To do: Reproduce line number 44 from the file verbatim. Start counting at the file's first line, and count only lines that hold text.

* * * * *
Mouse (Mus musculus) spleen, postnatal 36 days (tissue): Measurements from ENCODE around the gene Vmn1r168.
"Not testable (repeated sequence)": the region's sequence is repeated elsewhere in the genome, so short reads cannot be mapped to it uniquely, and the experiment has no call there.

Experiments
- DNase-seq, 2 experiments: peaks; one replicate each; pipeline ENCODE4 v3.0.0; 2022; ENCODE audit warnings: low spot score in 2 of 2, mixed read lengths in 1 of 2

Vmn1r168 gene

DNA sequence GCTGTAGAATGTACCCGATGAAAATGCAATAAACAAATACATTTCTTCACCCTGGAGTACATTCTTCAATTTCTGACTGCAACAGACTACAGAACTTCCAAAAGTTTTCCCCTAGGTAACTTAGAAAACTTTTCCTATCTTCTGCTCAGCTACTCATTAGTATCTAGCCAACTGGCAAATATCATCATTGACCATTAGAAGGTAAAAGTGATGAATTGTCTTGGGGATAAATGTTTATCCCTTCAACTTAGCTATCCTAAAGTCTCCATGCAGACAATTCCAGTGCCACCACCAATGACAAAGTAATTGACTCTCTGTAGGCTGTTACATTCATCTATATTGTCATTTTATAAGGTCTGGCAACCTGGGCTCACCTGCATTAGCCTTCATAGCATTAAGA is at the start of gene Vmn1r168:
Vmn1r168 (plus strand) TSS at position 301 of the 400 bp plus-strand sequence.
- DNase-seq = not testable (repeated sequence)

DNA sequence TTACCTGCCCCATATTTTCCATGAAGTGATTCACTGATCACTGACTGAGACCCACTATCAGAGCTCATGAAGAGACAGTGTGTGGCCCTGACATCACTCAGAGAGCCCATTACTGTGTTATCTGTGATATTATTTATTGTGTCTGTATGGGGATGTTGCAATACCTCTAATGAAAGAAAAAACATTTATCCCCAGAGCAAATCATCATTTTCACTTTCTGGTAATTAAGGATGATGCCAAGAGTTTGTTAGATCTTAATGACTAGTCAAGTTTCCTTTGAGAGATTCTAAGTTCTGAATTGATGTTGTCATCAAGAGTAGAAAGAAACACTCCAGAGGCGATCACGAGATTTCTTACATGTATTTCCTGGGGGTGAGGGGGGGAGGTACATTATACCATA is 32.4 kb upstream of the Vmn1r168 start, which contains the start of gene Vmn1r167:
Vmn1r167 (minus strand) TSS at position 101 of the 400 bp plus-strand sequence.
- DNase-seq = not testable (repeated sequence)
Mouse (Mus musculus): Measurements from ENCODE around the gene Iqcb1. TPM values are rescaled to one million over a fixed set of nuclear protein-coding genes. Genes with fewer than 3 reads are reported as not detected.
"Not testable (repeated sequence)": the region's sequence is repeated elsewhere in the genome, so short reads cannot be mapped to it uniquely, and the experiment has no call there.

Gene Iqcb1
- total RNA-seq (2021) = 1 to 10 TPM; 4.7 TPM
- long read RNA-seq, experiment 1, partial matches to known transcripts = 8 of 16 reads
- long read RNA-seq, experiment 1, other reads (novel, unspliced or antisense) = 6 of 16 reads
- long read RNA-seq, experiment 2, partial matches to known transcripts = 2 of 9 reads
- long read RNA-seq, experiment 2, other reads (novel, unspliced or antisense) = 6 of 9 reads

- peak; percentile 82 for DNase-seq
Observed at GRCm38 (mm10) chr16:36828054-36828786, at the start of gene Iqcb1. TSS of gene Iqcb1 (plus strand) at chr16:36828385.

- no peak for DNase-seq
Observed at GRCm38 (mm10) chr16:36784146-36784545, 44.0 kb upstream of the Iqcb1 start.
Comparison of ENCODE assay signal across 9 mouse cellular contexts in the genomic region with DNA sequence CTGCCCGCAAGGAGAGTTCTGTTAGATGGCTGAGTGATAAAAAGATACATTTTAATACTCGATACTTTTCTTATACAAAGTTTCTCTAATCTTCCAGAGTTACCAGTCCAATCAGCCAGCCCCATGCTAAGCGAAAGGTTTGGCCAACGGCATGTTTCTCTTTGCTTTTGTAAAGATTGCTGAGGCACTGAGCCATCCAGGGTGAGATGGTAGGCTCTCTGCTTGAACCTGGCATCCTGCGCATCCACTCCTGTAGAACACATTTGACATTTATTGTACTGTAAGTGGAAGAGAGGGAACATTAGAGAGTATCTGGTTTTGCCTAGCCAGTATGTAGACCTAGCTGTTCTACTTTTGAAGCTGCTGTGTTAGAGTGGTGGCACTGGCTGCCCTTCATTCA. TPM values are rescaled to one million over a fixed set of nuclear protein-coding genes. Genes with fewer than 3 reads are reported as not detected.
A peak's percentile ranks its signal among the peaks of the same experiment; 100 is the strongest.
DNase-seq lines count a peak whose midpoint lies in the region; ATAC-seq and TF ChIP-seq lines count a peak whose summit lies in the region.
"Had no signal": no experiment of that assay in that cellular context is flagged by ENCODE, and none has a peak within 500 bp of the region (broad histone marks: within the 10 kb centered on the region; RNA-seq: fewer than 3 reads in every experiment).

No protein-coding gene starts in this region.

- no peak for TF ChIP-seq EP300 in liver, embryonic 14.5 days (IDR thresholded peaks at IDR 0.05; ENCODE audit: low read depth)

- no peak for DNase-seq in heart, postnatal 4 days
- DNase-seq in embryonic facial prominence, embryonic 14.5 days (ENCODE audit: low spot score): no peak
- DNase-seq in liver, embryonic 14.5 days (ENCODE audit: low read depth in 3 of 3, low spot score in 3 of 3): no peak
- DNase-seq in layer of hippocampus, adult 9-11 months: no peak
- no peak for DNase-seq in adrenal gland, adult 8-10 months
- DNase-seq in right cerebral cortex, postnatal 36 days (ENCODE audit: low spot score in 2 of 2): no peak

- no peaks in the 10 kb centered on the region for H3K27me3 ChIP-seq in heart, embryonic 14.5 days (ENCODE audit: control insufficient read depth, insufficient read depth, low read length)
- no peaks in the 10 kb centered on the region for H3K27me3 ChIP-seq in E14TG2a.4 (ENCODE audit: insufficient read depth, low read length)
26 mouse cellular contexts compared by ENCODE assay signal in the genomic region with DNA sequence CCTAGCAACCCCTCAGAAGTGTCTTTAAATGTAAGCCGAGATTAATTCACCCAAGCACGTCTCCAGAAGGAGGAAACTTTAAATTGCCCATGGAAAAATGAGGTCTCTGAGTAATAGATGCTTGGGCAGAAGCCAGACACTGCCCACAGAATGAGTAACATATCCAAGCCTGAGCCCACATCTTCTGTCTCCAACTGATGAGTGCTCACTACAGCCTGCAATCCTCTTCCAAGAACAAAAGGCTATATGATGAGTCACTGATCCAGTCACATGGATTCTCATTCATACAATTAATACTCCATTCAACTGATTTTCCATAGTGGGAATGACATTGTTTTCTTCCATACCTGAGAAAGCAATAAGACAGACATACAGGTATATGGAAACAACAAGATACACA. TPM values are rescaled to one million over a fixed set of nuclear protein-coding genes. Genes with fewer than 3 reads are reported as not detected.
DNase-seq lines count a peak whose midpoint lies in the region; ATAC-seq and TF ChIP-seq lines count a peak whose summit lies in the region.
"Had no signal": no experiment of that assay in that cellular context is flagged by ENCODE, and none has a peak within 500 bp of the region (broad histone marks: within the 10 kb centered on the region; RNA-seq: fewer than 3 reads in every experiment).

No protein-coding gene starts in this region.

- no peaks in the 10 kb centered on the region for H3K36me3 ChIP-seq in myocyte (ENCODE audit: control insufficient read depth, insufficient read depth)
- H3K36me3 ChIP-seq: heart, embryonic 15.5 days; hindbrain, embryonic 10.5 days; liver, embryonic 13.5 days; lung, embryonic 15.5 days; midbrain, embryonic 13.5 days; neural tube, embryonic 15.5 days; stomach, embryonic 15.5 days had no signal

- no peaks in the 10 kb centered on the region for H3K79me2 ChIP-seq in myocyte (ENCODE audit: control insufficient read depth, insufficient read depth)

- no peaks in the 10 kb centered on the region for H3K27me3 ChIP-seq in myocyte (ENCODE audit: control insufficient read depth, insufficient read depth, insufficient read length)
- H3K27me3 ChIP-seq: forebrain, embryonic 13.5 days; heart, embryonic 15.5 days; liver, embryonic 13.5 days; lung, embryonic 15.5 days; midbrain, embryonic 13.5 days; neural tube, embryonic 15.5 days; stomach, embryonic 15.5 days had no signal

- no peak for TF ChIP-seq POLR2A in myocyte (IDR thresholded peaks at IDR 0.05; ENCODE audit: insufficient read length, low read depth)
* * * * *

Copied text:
- no peaks in the 10 kb centered on the region for H3K79me2 ChIP-seq in myocyte (ENCODE audit: control insufficient read depth, insufficient read depth)